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Abhaya Indrayan (born 11 November 1945) is an Indian professor and researcher of Biostatistics. He had worked with different organizations and universities, including Delhi University College of Medical Sciences and the World Health Organization.

Dr. Abhaya Indrayan
Born (1945-11-11) 11 November 1945 (age 73)
Meerut, Uttar Pradesh
India
NationalityIndia
Other namesA. Indrayan
OccupationProfessor
Known forHis work on medical biostatistics

Abhaya currently resides in Delhi NCR, India after his retirement. He is married and has two children.

Early life and educationEdit

Abhaya Indrayan was born on November 11, 1945, in Meerut, India. He was born during the time that India was fighting for its freedom from the British rule. That was the reason why his father, who was a freedom fighter, was jailed repeatedly for long periods.

Abhaya took his early education in Meerut from N.A.S. Inter. College and Meerut College. In 1977, he received his master's degree and Doctoral degree[1] from The Ohio State University in Columbus, Ohio, USA.

CareerEdit

Abhaya Indrayan was the founding Professor and Head of the Department of Biostatistics and Medical Informatics[2] in Delhi University College of Medical Sciences. In 1995, his department was set up as an independent division, and was upgraded to a full department in 2005.[2]

During his tenure in the college since 1979, he had been the Sports Adviser, Coordinator of Medical Education Unit,[3] Chairman Computer Committee, Convenor Souvenir Committee, Incharge Annual Reports and held several other important assignments. He also taught online courses for the students of Institute of Statistics Education in Arlington County, Virginia.

He has more than 200 publications to his credit,[4] including the books Medical Biostatistics[5] and Concise Encyclopedia of Biostatistics for Medical Professionals.[6] A partial list of his publications appears at the website of Indian Academy of Sciences.[7] Among his other significant works are: smoking index[8] at Collection of Biostatistics Research Archive of Berkeley Electronic Press, which is among the top 5 downloads;[9] and estimates and projections of cardiovascular and diabetes cases in India,[10] which are quoted in the Government of India's official estimates at National Health Profile.[11]

He stayed in the institution until retiring in 2010, wherein he attained the age of 65.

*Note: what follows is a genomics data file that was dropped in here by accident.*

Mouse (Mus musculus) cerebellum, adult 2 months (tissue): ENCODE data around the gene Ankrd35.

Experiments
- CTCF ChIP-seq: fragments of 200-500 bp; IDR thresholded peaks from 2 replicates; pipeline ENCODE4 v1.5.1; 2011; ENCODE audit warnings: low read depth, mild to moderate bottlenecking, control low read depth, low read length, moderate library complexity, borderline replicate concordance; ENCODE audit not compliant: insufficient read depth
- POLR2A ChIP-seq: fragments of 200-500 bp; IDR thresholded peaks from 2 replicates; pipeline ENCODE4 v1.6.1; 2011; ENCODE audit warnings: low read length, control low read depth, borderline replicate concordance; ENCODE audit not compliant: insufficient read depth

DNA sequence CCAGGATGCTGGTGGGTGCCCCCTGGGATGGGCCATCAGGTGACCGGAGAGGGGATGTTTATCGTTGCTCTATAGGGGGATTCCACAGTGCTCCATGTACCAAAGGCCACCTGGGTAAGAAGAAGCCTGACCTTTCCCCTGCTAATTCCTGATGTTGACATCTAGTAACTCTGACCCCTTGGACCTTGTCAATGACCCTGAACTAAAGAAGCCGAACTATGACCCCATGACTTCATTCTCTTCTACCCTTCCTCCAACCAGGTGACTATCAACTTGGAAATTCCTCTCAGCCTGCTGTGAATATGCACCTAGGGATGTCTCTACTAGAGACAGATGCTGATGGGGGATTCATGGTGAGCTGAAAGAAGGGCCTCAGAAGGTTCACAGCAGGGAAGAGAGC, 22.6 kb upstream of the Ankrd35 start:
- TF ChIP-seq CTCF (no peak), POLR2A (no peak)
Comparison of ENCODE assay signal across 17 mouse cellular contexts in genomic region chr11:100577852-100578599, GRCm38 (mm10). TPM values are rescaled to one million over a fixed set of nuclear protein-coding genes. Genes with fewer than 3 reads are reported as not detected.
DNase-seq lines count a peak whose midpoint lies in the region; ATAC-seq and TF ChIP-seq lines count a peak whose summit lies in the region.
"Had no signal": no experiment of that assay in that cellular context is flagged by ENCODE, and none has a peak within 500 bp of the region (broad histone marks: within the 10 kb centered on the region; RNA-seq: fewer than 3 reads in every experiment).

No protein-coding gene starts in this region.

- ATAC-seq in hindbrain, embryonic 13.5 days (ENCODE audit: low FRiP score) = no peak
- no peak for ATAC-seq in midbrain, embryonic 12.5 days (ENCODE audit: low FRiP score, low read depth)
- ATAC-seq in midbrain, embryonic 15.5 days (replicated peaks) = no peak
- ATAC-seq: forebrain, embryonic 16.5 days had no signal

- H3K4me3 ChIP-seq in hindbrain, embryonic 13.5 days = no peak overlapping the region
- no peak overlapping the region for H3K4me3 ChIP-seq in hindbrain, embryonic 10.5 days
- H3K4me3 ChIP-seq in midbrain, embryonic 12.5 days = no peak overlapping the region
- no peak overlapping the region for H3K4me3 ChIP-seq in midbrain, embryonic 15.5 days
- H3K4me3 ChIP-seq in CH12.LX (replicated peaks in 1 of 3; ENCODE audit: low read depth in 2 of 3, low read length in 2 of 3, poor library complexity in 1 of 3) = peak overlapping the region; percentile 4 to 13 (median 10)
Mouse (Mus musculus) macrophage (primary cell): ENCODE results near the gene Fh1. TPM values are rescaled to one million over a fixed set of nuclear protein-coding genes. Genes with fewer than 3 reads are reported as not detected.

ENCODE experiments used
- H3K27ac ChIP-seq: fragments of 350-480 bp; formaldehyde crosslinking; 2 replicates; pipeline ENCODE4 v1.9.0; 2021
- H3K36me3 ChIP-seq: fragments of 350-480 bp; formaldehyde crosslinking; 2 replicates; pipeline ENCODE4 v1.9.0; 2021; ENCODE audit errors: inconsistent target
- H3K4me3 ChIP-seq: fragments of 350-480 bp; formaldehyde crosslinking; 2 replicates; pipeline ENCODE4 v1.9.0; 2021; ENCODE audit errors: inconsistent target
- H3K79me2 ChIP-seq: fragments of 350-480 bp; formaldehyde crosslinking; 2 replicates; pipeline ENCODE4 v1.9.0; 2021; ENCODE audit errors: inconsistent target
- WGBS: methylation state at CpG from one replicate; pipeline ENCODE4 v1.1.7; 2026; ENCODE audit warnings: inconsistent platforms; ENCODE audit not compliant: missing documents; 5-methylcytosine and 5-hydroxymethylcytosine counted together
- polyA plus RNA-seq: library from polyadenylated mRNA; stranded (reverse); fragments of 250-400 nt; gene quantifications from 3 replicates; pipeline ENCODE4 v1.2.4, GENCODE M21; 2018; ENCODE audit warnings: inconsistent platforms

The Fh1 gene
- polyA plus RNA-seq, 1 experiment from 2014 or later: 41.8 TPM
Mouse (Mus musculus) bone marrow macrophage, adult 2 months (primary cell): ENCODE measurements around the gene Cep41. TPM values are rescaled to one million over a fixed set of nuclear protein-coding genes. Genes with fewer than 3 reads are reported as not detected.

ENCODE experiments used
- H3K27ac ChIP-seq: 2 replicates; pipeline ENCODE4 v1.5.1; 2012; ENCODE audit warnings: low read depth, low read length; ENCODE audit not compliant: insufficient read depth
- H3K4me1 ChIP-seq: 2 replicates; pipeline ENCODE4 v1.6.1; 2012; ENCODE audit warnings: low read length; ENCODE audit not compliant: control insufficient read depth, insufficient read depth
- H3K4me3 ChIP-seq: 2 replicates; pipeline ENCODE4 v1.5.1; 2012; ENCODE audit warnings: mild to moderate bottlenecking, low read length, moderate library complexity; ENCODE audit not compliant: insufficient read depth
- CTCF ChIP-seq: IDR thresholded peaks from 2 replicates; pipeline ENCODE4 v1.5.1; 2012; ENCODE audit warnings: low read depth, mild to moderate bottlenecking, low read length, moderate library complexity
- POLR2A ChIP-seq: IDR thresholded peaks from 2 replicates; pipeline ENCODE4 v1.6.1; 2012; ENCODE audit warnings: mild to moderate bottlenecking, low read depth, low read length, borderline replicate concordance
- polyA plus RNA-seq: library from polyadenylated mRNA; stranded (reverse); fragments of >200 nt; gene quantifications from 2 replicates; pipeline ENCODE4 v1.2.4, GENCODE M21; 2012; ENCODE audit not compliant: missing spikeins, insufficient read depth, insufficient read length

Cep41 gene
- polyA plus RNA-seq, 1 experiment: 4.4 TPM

AchievementsEdit

Abhaya Indrayan collaborated with the World Health Organization for several projects including National Burden of Disease Studies: a Practical Guide,[12] Teaching Health Statistics,[13] and 11 Health Questions about the 11 SEAR Countries,[14] and served as Temporary Adviser to their Bi-Regional Consultation.[15] He was a technical editor of their biregional report Health in Asia and the Pacific[16] and participated in their debate on Health Systems Performance Assessment.[17] He has completed 32 assignments for the World Health Organization, 3 for the World Bank, 3 for UNAIDS and 2 for Danish Assistance to the National Program for Prevention and Control of Blindness. He has proposed Statistical Medicine [18] as a new emerging medical specialty.

Honors and awardsEdit

  • Elected Fellow of the Indian Academy of Sciences (2011).[19]
  • Fellow of the Royal Statistical Society.[20] (2002)
  • Elected Fellow of the National Academy of Medical Sciences (India) – a rare distinction for a non-medical scientist to be so honoured at that time (1998)[21]
  • Elected Fellow of the Indian Society for Medical Statistics (1996)
  • WHO Fellow and Visiting Research Scientist at the University of Massachusetts, Amherst, MA (1995)
  • Convenor, Special Interest Group on Medical Informatics, Computer Society of India (1994–1999).[22]
  • Chairman, Silver Jubilee Committee, Indian Society for Medical Statistics (2008–2011)
  • President-Elect of the Indian Society for Medical Statistics (2012–2014)
  • President, Indian Society for Medical Statistics, 2015

BibliographyEdit